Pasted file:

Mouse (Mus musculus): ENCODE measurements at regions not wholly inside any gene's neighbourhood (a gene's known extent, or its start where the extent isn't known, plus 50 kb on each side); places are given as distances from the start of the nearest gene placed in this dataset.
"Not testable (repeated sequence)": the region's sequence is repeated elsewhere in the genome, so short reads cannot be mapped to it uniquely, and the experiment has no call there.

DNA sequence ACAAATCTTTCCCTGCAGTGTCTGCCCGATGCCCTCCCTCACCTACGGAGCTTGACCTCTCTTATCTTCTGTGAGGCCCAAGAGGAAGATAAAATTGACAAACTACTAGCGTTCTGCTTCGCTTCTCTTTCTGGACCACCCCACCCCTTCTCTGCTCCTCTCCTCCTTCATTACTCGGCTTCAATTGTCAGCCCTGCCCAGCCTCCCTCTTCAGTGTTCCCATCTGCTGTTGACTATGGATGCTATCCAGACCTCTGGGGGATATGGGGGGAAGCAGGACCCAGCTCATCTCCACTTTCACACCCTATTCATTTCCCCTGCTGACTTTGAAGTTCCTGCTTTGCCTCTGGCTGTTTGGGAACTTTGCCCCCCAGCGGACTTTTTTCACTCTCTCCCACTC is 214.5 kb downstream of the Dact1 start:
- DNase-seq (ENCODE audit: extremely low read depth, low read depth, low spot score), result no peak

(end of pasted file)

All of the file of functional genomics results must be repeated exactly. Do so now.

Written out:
Mouse (Mus musculus): ENCODE measurements at regions not wholly inside any gene's neighbourhood (a gene's known extent, or its start where the extent isn't known, plus 50 kb on each side); places are given as distances from the start of the nearest gene placed in this dataset.
"Not testable (repeated sequence)": the region's sequence is repeated elsewhere in the genome, so short reads cannot be mapped to it uniquely, and the experiment has no call there.

DNA sequence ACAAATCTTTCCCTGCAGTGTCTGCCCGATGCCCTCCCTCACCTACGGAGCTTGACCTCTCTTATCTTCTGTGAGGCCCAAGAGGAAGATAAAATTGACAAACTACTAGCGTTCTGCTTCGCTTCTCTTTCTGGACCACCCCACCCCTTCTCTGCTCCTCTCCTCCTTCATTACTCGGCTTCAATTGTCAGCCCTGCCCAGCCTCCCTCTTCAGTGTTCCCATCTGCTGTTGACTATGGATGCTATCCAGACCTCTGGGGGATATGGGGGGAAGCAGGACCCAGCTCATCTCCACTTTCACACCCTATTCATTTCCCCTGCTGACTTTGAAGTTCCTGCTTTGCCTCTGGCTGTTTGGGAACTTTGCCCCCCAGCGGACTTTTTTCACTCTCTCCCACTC is 214.5 kb downstream of the Dact1 start:
- DNase-seq (ENCODE audit: extremely low read depth, low read depth, low spot score), result no peak